At CedarS Camps we have a giant stuffed snake that hangs around in Care House. It can be used to great effect with younger children to illustrate the silliness of a talking snake convincing us of anything real. We can read the first account of creation in Genesis 1, in which man is the reflection and image of God.
In what way does our physical body indicate this kind of man? Not really in any way. We can reflect God in qualities but not in physical form–unless we see God as having physical form!
Adam is the story of man made in physique. It explains the experience that we all seem to see around us. Of course, there are lots of holes in this story, but that’s not so much because of talking serpents as it is the simple lie that man, as physique, cannot possibly be the image and likeness of God.

Talk about all the ways that the snake “whispers” to us, lies to us, tricks us. Talk about Jesus’ temptations.
Why did error tempt Jesus the way that it did?
Would you be tempted to turn stones into bread etc.?
How would error speak to you? Make this about identifying all the ways that error tries to trick us and use the fake snake to pretend to whisper these ideas.
Error always “assumes” a character that tempts us to believe it–either a God voice, or our own voice!

With the youngest classes you could play a “truth or lie” game. Write down some truths and some lies on cards. Have the children draw them. If it is a lie, they can hold the snake and have it whisper the lie. If you don’t have a snake, you can have them “guess” which statements are true, which are lies.

PYCL #4: SHAKE OFF THE SERPENT!

In citation B17/Acts 28:3-5,7-9 we have the story of Paul shaking off the viper into the fire. This is a great story to share with the kids. Explain briefly why Paul was on this island.
Why would the people there assume that Paul must be a bad person when he got bitten by the viper?
Do we sometimes think that we have done something wrong when we have difficult things happen to us, or when we feel sick, for example?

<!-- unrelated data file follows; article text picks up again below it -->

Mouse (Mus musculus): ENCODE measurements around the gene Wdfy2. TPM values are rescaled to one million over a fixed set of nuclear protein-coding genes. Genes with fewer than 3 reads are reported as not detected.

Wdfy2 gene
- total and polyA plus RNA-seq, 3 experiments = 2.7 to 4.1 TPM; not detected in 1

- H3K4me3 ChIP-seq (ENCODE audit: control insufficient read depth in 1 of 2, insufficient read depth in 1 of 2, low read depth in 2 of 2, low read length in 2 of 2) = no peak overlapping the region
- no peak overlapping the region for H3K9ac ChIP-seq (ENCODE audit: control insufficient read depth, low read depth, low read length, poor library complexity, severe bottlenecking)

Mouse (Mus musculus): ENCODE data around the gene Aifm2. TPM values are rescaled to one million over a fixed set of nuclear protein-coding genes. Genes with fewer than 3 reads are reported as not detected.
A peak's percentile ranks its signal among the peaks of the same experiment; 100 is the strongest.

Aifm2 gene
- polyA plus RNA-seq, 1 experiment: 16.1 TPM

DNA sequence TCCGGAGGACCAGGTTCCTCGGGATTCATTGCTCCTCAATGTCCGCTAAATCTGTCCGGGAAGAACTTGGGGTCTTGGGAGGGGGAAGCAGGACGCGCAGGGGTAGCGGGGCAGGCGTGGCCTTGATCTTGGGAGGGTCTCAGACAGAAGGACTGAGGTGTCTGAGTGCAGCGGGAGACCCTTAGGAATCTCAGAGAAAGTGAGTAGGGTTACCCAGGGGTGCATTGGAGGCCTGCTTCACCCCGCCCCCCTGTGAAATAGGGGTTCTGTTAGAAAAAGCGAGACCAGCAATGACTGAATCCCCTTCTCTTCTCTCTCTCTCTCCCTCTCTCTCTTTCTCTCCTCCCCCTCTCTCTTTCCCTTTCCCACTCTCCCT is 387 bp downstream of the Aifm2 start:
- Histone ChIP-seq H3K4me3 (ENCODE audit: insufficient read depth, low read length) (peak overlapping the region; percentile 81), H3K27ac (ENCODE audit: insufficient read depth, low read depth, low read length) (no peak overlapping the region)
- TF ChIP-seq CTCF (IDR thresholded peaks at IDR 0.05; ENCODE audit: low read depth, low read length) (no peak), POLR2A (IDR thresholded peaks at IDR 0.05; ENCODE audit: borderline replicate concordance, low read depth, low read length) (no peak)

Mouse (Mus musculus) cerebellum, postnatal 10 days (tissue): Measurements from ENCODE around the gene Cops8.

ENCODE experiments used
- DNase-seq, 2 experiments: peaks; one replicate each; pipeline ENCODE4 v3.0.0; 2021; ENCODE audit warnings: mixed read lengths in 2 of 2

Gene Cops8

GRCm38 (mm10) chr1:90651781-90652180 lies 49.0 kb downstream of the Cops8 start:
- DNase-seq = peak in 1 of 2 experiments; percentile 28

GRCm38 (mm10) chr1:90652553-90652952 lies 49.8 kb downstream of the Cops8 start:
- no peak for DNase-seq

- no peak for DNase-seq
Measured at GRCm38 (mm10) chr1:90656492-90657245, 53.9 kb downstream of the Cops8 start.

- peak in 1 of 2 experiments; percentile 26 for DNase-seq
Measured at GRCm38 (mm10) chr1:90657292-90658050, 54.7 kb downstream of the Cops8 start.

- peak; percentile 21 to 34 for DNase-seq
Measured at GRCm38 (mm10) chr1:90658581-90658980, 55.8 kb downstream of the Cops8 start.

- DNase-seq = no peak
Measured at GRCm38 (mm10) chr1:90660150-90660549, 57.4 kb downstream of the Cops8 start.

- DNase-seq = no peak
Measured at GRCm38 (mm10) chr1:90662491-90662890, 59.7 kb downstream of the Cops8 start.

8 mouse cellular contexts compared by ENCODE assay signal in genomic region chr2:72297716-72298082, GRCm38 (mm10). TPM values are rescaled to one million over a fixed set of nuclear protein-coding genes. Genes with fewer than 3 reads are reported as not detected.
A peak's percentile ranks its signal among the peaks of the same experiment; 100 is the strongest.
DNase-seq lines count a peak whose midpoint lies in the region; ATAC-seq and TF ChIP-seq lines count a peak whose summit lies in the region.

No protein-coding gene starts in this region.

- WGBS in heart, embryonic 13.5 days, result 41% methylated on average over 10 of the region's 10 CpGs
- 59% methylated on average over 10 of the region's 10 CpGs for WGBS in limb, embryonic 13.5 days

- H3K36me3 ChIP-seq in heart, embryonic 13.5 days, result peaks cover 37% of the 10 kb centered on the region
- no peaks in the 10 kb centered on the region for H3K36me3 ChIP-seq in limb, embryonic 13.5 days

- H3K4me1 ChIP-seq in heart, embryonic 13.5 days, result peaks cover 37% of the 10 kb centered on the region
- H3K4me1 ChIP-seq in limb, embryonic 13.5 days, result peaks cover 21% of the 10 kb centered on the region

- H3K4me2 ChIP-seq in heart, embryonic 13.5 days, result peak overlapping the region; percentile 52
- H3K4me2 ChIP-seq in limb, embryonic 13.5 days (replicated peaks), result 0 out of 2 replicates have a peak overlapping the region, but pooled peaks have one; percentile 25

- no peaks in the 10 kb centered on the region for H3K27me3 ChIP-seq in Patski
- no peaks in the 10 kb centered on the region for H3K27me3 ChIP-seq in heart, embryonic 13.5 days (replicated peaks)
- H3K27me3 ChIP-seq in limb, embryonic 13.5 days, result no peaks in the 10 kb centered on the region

Is that a serpent thought? Have the little kids pretend to shake off anything that would poison their thought about themselves or others. It is also a great story to illustrate the point that sometimes bad things do appear to happen, but we do not need to suffer any bad results from them!
What did Paul go on to do after he shook off the viper?


PYCL #5: ARE WE LOOKING FOR OUR OWN ADAM & EVE EXPLANATIONS?

Sometimes, when tough things are going on, we might be tempted to tell our own “stories” about why these things are happening.
“Why is God letting this happen?”
“What am I doing wrong?”
These questions are the wrong questions to ask. They are human serpent lies trying to convince us that error is as real as Spirit. This is not to say that we should never correct bad behavior. But it is important to recognize that bad behavior punishes itself, God never brings that punishment, God never “lets” bad things happen, nor can we find answers to error when we look for a cause behind a lie.

When we try to blame other people, blame circumstances, blame the weather, age, and so on, we are behaving no differently than Adam and Eve who blamed people and snakes for their missteps. Looking for explanations in matter is a dead end. This can even take the form of looking to matter, or a situation, to explain sickness or pain. Maybe we blame a bad step off a curb for an injured ankle.
Isn’t that another way of coming up with our own Adam and Eve explanation?

Have a great week in Sunday School!!